Inferno

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Light and Dark Symbol Analysis

Light and Dark Symbol Icon
Another pervasive symbol throughout The Inferno is the binary of light and dark. Hell is, of course, associated with darkness. Dante often remarks on the darkness of hell and how some areas of hell are completely devoid of light. God and heaven, on the other hand, are associated with light. (There is some light in hell, but it is generally not the result of God's brightness, but rather of burning fires that cause pain and suffering.) The first thing that Dante notices when he finally exits hell is the sight of the stars in the sky, which he could not see underground, symbolizing that he has returned from the dark world of sin. But beyond its associations with evil, darkness can also represent a kind of uncertainty, since one cannot see clearly in the dark. In the eighth circle of hell, for example, Dante first thinks the giants are towers, because his sight is impaired by the darkness. Thus, when the poem opens in a dark forest, this does not necessarily mean that Dante is in a place of sin (though it may also carry this association), but especially means that Dante is in an uncertain, unknown place. He is in a state of mental confusion matched by his inability to see clearly in the forest. He tries to climb the mountain in the beginning of the poem because he sees the light of the sun shining over it, promising some kind of knowledge or clarity. However, as Virgil informs him, he must come to the light through a more difficult path, one full of darkness.
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Light and Dark Symbol Timeline in Inferno

The timeline below shows where the symbol Light and Dark appears in Inferno. The colored dots and icons indicate which themes are associated with that appearance.
Canto 1
Sin, Justice, Pity and Piety Theme Icon
Individual Fame Theme Icon
This World vs. the Afterlife Theme Icon
Midway through the course of his life, Dante wakes up in a dark forest, having lost his way from the right road. He does not know how he... (full context)
Sin, Justice, Pity and Piety Theme Icon
Dante sees a mountain with the sun shining above it. The sight comforts him, and he attempts to climb the mountain. But... (full context)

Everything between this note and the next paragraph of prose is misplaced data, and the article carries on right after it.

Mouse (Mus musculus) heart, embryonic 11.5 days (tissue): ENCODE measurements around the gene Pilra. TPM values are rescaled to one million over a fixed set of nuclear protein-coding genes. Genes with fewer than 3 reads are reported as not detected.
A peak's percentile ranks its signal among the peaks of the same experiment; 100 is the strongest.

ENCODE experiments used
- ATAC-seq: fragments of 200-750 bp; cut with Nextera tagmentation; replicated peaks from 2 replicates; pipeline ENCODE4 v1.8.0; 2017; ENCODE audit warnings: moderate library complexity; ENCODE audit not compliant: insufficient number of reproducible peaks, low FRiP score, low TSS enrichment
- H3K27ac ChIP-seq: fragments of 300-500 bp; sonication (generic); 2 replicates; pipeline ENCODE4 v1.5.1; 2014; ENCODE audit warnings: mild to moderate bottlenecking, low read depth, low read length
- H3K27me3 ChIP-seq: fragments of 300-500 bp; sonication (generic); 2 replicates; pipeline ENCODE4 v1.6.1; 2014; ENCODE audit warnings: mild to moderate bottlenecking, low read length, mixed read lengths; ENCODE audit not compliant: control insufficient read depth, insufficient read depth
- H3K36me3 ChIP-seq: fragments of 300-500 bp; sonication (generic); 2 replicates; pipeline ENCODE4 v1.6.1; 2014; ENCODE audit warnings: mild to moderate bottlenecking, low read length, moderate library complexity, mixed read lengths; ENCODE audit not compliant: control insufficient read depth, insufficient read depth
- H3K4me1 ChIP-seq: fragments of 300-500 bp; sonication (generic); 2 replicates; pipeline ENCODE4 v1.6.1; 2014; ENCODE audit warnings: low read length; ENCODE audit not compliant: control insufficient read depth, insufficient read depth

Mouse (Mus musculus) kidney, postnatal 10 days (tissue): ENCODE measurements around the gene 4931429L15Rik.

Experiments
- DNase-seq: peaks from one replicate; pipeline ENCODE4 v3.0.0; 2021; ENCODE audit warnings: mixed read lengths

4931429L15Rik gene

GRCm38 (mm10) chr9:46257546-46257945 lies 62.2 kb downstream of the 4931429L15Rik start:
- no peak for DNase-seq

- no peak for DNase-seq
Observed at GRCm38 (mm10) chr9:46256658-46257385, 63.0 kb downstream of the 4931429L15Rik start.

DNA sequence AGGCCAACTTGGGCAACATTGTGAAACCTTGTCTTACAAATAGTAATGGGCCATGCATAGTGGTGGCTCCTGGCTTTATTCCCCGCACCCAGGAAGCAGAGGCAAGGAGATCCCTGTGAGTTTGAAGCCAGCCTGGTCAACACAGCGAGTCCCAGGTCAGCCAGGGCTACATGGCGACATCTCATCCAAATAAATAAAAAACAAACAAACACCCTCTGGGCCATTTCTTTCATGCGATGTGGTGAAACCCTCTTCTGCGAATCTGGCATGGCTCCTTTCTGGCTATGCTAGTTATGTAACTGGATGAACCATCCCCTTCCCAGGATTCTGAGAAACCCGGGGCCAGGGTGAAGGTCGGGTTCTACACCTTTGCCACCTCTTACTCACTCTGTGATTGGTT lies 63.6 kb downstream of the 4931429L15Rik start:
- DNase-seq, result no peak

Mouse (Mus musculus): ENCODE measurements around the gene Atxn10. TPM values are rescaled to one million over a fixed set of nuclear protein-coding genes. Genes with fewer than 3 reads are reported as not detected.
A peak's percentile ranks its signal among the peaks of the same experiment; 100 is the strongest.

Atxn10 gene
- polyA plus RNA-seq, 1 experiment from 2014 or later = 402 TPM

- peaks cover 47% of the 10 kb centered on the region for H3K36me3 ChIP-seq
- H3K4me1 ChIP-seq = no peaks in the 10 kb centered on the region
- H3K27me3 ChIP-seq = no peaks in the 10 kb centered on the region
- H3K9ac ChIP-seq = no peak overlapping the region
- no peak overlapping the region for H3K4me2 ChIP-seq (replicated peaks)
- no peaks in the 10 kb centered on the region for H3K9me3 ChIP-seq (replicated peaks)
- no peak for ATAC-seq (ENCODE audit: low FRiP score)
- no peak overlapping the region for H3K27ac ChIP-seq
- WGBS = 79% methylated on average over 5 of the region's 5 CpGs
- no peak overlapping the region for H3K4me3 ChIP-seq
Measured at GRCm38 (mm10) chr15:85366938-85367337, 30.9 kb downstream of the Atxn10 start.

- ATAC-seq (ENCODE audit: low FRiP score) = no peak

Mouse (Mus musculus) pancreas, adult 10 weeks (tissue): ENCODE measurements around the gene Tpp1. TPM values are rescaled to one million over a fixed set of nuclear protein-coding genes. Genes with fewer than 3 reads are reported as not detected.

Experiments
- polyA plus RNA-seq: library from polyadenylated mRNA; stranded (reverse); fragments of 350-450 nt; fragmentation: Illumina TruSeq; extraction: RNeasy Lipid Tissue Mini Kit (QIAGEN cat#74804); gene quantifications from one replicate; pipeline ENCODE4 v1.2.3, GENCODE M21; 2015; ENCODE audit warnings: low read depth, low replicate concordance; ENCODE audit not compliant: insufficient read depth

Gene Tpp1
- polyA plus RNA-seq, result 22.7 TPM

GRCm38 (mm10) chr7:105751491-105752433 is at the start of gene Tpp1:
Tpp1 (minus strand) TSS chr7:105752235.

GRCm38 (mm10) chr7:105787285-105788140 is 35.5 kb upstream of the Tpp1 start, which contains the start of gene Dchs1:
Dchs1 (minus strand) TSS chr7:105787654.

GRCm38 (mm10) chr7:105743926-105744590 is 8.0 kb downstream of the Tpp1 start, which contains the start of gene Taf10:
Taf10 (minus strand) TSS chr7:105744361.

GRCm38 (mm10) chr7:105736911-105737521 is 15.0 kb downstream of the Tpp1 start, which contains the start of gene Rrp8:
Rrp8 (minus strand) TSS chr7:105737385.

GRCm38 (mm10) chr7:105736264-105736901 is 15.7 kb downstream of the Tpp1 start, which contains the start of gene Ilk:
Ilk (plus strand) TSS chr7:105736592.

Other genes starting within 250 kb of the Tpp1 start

Canto 2
Sin, Justice, Pity and Piety Theme Icon
Paganism vs. Christianity Theme Icon
Individual Fame Theme Icon
Language Theme Icon
It is now evening, as Dante begins his journey. As narrator, Dante invokes the muses and the personification of... (full context)
Language Theme Icon
...to heart, and his spirits are raised like a drooping flower that suddenly blossoms in light. Dante says that he is now eager and resolved to begin his journey. He starts... (full context)
Canto 7
Sin, Justice, Pity and Piety Theme Icon
Dante and Virgil walk along a dark, bubbling body of water and the marsh which forms at the end of the river... (full context)
Canto 8
Paganism vs. Christianity Theme Icon
Language Theme Icon
Dante sees two lights at the top of the tower and sees a beacon far off flicker as if... (full context)
Sin, Justice, Pity and Piety Theme Icon
...that they are approaching the city of Dis, and Dante sees a city with buildings glowing red. Virgil explains that they glow from the endless fires that burn in the lower... (full context)
Canto 9
Sin, Justice, Pity and Piety Theme Icon
...he did once before, when he was sent to fetch a soul from the deepest, darkest circle of hell. Virgil reassures Dante that he knows the way. (full context)
Paganism vs. Christianity Theme Icon
Language Theme Icon
...he is saying, as he is distracted by the tops of the towers of Dis, glowing with flames. There, he sees three female figures appear: the Furies. They are covered in... (full context)
Canto 10
Sin, Justice, Pity and Piety Theme Icon
This World vs. the Afterlife Theme Icon
...things—the future and past, but not the present. He can sometimes see glimmers of God's light from afar but when it comes near in some form, he cannot see it clearly.... (full context)
Individual Fame Theme Icon
...Virgil tells him that he will understand everything when he is basking in the glorious light of heaven. They take a path toward the center of Dis, from where Dante smells... (full context)
Canto 13
Paganism vs. Christianity Theme Icon
Language Theme Icon
Virgil and Dante come upon a dark forest filled with old, gnarled trees and devoid of any greenery. Here are the harpies,... (full context)
Canto 15
Sin, Justice, Pity and Piety Theme Icon
Individual Fame Theme Icon
Dante explains to Brunetto how he found himself in the dark wood and is now being guided by Virgil through hell. Brunetto encourages him to keep... (full context)
Canto 24
Language Theme Icon
...they cross the bridge, Dante hears unintelligible voices from below but cannot see into the dark where they are coming from. He asks Virgil if they can go down after crossing... (full context)
Canto 26
This World vs. the Afterlife Theme Icon
...Virgil take the dangerous climb up some rocks and Dante can see the eighth trench lit up by many small, twinkling fires. Dante compares the small, moving fires to fireflies and... (full context)
Canto 29
This World vs. the Afterlife Theme Icon
...along until they can see the next trench—except that, as Dante remarks, there is no light for it to be seen by. Dante has to cover his ears because the shrieks... (full context)
Canto 31
This World vs. the Afterlife Theme Icon
...seriously upset with him, Dante follows him forward. Dante can hardly see anything in the darkness, but hears a loud horn that makes thunder seem quiet by comparison. Dante thinks that... (full context)
Canto 34
Paganism vs. Christianity Theme Icon
This World vs. the Afterlife Theme Icon
...island where Mt. Purgatory is located. Dante can look up and once again see the bright stars in the sky, which he hasn't seen since entering hell. (full context)